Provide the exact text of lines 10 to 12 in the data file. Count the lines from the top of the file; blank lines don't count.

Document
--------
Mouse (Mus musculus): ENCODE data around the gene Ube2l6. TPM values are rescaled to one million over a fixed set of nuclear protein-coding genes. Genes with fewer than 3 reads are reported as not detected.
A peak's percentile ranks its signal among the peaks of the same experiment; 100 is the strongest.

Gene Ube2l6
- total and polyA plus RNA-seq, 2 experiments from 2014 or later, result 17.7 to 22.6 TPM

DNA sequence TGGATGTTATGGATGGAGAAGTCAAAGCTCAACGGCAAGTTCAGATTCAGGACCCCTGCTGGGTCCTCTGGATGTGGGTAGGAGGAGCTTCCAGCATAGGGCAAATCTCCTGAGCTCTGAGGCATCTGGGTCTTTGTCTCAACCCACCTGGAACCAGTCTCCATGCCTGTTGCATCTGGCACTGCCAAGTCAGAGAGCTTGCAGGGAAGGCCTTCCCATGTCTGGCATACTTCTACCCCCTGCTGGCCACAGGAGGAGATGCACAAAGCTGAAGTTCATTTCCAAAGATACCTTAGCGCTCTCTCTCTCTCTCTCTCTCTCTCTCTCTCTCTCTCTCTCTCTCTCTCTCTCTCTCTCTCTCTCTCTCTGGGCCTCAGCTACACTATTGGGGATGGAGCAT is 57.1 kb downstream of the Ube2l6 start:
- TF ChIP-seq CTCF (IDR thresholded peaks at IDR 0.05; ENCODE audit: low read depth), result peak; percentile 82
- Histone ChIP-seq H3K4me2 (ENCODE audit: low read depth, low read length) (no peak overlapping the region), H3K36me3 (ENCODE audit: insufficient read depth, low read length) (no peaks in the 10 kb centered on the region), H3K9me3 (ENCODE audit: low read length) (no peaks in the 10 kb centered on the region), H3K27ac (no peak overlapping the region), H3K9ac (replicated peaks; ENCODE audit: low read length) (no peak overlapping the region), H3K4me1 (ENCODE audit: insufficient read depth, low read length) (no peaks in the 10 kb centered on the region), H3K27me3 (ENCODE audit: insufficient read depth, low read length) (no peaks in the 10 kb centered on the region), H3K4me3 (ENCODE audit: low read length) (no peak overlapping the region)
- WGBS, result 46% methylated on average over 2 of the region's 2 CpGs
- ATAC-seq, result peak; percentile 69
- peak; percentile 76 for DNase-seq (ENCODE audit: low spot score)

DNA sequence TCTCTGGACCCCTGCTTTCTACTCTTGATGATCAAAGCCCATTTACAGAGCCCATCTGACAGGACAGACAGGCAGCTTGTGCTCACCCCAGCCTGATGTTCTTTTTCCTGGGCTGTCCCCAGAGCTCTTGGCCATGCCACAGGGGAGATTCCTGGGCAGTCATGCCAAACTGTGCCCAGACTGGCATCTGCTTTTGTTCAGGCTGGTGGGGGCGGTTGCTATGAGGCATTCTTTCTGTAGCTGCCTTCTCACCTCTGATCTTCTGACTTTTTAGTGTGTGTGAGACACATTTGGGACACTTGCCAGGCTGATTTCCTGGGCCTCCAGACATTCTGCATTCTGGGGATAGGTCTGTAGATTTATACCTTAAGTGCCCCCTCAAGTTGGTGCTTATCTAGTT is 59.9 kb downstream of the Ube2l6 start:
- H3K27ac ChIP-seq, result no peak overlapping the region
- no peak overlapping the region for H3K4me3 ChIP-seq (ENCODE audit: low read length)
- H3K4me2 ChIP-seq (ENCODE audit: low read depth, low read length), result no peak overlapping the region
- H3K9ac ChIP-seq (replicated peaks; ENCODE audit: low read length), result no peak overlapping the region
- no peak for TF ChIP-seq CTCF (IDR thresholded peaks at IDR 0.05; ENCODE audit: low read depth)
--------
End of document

- peak; percentile 76 for DNase-seq (ENCODE audit: low spot score)

DNA sequence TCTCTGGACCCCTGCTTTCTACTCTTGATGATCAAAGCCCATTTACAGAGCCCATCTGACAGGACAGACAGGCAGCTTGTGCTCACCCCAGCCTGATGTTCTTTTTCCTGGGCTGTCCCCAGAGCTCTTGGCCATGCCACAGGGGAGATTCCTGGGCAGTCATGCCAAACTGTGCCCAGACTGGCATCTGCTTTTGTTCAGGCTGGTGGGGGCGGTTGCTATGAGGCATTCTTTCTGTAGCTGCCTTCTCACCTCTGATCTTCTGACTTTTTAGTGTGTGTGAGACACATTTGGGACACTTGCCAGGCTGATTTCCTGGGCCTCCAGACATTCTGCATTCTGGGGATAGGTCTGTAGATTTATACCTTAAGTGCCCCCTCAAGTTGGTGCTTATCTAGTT is 59.9 kb downstream of the Ube2l6 start:
- H3K27ac ChIP-seq, result no peak overlapping the region